You're right - will be $$ driven.  Bahama resorts like Atlantis are promoting fly in's for the casino action.   Vegas is open too.   Aruba is also promoting fly ins and extended stays.    Some of these islands have no other revenue source except tourism.

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15 minutes ago, CruisinForABruisin said:

It's not even remotely a bubble. The only way it would be a bubble is if everyone on that ship were locked down for 14 days together in the same places, and then boarded with no outside interaction. That 5 day prior test doesn't do a damn thing when you pick up the virus at miami international, and then show symptoms on days 5/6

As I understand it, the plan is to do 2 tests pending the availability of rapid testing (pages 19-20 of healthy sail document). So each guest would get  the 5 day and then a rapid result test during boarding.  It will be interesting to see if RCCL implements the Rapid test at the port because assuming they do, this pretty much IS a bubble compared to any other place you could be visiting (obviously not counting sitting in your house). I mean you’ve got the crew that have been on that ship for x days and then guests that undergo 2 Covid checks before getting onboard. The pseudo bubble is then only broken at destination ports. 

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3 minutes ago, CruisinForABruisin said:

Hey Alexa, how many unpaid football players tested positive at Wake Forest (leading to a cancelled game, ACC school) this past weekend?

?????? I would think you'd understand that is part of the plan to play football safely. There are other examples besides that particular college game where a contest has been cancelled. MLB and the NFL are examples and both of those organizations have partial, not complete bubbling protocols. It's just not practical to completely bubble but you can reduce risks to the players, coaches and staffs with layered approaches that do contain some aspects of a complete bubble.

The cruise industry has NEVER said we can eliminate all risks of a passenger or crew member or baggage porter or terminal personnel from getting infected completely but we can reduce that risk significantly and in the event one of those people does become infected, we can identify them, isolate them and contract trace in effective ways.

 

 

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4 minutes ago, JeffB said:

?????? I would think you'd understand that is part of the plan to play football safely. There are other examples besides that particular college game where a contest has been cancelled. MLB and the NFL are examples and both of those organizations have partial, not complete bubbling protocols. It's just not practical to completely bubble but you can reduce risks to the players, coaches and staffs with layered approaches that do contain some aspects of a complete bubble.

The cruise industry has NEVER said we can eliminate all risks of a passenger or crew member or baggage porter or terminal personnel from getting infected completely but we can reduce that risk significantly and in the event one of those people does become infected, we can identify them, isolate them and contract trace in effective ways.

 

 

A fifth of the team contracted it, don't say idiocy won out because you hate liberal areas. They're are no hard protocols  for what happens if someone contracts the virus yet on a ship.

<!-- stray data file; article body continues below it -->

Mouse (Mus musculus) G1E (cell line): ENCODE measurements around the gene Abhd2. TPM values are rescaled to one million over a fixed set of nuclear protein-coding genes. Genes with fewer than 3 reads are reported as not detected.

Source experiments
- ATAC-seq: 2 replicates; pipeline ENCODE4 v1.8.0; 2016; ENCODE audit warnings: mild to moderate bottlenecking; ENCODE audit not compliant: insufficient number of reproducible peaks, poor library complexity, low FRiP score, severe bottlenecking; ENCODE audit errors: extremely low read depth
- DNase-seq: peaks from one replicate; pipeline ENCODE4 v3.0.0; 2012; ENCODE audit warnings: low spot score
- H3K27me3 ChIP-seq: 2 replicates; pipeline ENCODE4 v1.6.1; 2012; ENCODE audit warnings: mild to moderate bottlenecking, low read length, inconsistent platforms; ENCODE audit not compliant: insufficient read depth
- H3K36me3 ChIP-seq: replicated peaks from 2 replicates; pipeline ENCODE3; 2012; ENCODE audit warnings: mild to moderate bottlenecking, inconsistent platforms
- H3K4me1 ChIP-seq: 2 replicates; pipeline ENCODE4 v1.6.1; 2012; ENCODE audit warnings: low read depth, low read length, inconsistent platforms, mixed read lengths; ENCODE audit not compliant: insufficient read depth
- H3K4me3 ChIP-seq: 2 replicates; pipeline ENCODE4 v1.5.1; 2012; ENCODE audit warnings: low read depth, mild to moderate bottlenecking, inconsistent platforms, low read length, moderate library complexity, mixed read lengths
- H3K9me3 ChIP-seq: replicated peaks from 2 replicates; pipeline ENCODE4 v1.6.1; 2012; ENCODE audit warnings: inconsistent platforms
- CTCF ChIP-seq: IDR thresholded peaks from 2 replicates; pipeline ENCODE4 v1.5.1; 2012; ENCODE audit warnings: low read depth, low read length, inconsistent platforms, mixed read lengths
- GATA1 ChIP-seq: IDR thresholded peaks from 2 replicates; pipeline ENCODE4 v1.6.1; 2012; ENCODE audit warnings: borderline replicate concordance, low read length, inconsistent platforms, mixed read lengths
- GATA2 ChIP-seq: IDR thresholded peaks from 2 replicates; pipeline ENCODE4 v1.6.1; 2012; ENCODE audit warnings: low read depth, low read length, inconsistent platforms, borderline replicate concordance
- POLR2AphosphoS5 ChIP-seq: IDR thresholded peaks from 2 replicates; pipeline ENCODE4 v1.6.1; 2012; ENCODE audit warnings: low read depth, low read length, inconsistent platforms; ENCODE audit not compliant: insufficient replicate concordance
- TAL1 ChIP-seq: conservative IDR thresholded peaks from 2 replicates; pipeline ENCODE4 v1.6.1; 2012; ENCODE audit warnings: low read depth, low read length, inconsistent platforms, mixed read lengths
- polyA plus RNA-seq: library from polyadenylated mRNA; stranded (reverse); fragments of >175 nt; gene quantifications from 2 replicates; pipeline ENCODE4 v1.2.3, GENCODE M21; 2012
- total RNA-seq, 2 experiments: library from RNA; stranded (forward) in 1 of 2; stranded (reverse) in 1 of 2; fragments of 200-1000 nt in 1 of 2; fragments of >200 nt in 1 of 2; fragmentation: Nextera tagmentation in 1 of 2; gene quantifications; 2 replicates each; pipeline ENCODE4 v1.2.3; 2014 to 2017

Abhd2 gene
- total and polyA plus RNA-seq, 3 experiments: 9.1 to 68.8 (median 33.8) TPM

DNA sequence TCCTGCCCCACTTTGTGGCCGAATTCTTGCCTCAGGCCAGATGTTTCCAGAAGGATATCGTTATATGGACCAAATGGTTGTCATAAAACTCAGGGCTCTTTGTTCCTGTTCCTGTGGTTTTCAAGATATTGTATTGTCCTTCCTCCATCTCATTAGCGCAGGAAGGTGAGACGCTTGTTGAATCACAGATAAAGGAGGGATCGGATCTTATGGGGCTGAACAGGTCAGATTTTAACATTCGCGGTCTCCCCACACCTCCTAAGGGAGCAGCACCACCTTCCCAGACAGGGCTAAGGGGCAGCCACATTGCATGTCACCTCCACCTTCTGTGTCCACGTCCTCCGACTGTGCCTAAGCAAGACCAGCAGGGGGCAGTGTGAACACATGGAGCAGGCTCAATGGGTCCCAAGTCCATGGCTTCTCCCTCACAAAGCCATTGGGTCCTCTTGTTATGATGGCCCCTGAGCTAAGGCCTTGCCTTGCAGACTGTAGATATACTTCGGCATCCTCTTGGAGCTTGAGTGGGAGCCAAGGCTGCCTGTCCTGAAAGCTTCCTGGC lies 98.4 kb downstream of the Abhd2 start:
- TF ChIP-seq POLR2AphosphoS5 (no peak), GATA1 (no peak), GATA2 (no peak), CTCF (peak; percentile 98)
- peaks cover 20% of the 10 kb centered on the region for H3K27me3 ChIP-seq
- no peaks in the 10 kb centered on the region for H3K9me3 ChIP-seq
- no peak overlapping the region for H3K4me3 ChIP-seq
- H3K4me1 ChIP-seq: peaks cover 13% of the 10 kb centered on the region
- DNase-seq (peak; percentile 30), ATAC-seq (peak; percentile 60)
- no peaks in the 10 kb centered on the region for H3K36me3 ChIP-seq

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1 hour ago, JeffB said:

Nor has he said, "Florida is being opened."

Good luck with resorting to semantics by putting it quotes. But last week he said the following. That’s a governor saying Florida is open and also saying that no matter what he wouldn’t close it again. 

 

“The state of Florida is probably the most open big state in the country,” DeSantis bragged Friday, as he announced the reopening and said he was using his executive power to cancel all fines levied against people who didn’t wear masks. “We’re not closing anything going forward.”

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My two points stand:

(1) The media has created an inaccurate characterization of Governor Desantis' announcement to move FL to Phase III and to prohibit citing or fining people or businesses that don't comply with lawfully established mitigation measures. That inaccurate media characterization is one that paints Desantis as irresponsible .... not the first time the media has done that and it won't be the last.

My view is that Desantis is not only acting responsibly but also making it clear state and local governments in FL shall not operate as police states dictating behavior and meeting out punishment for those that don't behave. Freedoms granted require personal responsibility. I favor rejection of the nanny state, less litigation and more citizens taking responsibility for themselves and their actions. YMMV. 

(2) With appropriate targeted mitigation measures and protocols SARS-CoV-2 spread can be controlled without the severe restrictions to social and economic activity that have proven to be ineffective in producing significant public health benefits. I provided many examples of countries and organizations doing just that while others take more draconian, widely applied measures that are harmful. YMMV.

BTW, after Florida's weekend of allegedly unmasked revelry without appropriate distancing in bars and clubs unleashed by Governor Desantis' irresponsible actions, FL's positivity rate as of today's numbers continues to decline, remaining below 5%, along with every other meaningful measure of disease burden in FL. Employment in the hard hit restaurant and entertainment sector continues to improve and unemployment claims continue to drop. But, yeah, let's shut everything down.      

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2 hours ago, JeffB said: